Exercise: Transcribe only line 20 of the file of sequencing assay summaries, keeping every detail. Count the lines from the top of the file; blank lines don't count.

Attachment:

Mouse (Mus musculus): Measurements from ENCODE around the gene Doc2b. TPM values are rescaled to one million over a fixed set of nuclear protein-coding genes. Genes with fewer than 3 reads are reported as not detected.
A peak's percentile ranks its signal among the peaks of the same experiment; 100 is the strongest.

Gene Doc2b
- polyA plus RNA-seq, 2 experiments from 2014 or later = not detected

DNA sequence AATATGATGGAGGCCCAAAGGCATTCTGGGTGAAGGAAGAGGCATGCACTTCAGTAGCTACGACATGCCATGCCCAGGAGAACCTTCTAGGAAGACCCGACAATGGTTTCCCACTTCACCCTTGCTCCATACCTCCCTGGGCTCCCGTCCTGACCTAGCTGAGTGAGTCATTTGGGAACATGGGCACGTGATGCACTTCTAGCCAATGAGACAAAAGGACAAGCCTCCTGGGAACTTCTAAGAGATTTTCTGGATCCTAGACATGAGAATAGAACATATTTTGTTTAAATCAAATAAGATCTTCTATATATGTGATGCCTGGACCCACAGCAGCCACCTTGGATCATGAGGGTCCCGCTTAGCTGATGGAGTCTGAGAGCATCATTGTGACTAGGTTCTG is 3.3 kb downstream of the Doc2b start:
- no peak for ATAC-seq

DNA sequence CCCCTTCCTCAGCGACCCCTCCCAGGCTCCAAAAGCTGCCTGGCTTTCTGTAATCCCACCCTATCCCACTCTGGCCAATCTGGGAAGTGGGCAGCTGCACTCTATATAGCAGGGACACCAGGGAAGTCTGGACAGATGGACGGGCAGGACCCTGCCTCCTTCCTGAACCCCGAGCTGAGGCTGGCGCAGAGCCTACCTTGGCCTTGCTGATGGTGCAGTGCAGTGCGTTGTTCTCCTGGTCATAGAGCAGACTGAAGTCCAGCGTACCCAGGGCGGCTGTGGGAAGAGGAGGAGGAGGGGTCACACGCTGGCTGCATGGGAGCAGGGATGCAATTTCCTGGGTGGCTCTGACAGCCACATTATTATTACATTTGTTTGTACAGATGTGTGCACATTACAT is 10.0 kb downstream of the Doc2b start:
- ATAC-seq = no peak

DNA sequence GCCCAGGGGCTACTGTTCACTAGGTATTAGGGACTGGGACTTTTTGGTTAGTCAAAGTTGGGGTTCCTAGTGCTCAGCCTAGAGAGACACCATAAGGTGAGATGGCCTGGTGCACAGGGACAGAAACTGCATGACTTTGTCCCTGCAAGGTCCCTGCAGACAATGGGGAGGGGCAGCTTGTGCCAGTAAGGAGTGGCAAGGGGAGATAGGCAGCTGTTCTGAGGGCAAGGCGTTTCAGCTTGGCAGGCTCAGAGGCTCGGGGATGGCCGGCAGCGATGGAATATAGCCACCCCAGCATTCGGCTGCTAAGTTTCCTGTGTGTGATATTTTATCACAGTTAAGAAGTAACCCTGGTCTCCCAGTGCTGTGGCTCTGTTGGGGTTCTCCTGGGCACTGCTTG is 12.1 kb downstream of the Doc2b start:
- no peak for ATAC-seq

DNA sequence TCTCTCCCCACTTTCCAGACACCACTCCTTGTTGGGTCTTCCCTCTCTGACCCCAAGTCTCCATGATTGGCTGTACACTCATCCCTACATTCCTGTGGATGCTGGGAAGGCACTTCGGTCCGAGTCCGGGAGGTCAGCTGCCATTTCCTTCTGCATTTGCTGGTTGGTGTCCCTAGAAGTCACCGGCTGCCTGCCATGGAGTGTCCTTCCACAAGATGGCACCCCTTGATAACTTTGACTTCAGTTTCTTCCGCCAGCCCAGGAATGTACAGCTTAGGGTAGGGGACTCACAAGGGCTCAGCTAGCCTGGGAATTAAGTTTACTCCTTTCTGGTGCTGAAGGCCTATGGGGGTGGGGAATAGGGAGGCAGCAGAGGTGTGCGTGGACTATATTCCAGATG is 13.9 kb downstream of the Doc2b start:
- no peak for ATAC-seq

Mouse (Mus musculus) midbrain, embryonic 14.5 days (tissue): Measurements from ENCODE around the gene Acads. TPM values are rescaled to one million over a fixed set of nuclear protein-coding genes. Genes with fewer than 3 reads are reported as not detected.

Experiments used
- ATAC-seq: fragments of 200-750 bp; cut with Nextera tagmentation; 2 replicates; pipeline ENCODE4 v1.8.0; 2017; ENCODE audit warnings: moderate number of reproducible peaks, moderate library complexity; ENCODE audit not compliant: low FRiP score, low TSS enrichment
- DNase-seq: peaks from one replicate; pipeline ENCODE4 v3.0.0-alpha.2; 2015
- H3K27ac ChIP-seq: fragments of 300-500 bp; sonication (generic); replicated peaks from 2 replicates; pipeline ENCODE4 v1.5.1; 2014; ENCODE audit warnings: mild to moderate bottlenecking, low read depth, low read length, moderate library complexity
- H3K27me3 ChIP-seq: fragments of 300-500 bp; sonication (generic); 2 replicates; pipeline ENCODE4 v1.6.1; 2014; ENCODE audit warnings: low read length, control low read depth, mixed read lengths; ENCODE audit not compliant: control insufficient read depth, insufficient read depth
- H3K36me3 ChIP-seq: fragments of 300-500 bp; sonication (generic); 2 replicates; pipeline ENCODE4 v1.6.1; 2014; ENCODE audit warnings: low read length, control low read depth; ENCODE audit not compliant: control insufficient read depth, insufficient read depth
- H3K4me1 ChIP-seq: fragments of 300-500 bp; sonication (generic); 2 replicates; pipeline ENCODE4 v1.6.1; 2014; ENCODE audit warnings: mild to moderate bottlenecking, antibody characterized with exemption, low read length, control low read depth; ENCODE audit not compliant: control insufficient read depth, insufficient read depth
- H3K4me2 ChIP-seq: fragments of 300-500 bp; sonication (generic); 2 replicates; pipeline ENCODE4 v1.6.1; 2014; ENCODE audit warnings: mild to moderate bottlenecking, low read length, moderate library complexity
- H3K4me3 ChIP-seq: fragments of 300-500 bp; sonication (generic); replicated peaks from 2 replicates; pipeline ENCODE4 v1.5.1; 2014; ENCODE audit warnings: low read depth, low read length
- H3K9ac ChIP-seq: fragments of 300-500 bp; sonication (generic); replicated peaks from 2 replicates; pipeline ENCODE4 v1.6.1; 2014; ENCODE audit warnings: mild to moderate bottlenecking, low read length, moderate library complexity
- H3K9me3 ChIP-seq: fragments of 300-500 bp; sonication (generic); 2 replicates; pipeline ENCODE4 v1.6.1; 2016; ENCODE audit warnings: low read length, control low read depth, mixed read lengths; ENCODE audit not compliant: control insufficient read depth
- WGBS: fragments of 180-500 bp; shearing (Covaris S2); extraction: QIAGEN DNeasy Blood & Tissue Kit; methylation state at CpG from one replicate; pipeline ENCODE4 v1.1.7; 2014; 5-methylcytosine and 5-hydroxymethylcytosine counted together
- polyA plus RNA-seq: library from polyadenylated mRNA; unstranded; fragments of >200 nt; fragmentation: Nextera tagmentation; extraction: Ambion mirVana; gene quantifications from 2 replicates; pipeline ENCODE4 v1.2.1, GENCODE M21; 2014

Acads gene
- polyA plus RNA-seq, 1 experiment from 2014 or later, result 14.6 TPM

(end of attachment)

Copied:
- H3K4me1 ChIP-seq: fragments of 300-500 bp; sonication (generic); 2 replicates; pipeline ENCODE4 v1.6.1; 2014; ENCODE audit warnings: mild to moderate bottlenecking, antibody characterized with exemption, low read length, control low read depth; ENCODE audit not compliant: control insufficient read depth, insufficient read depth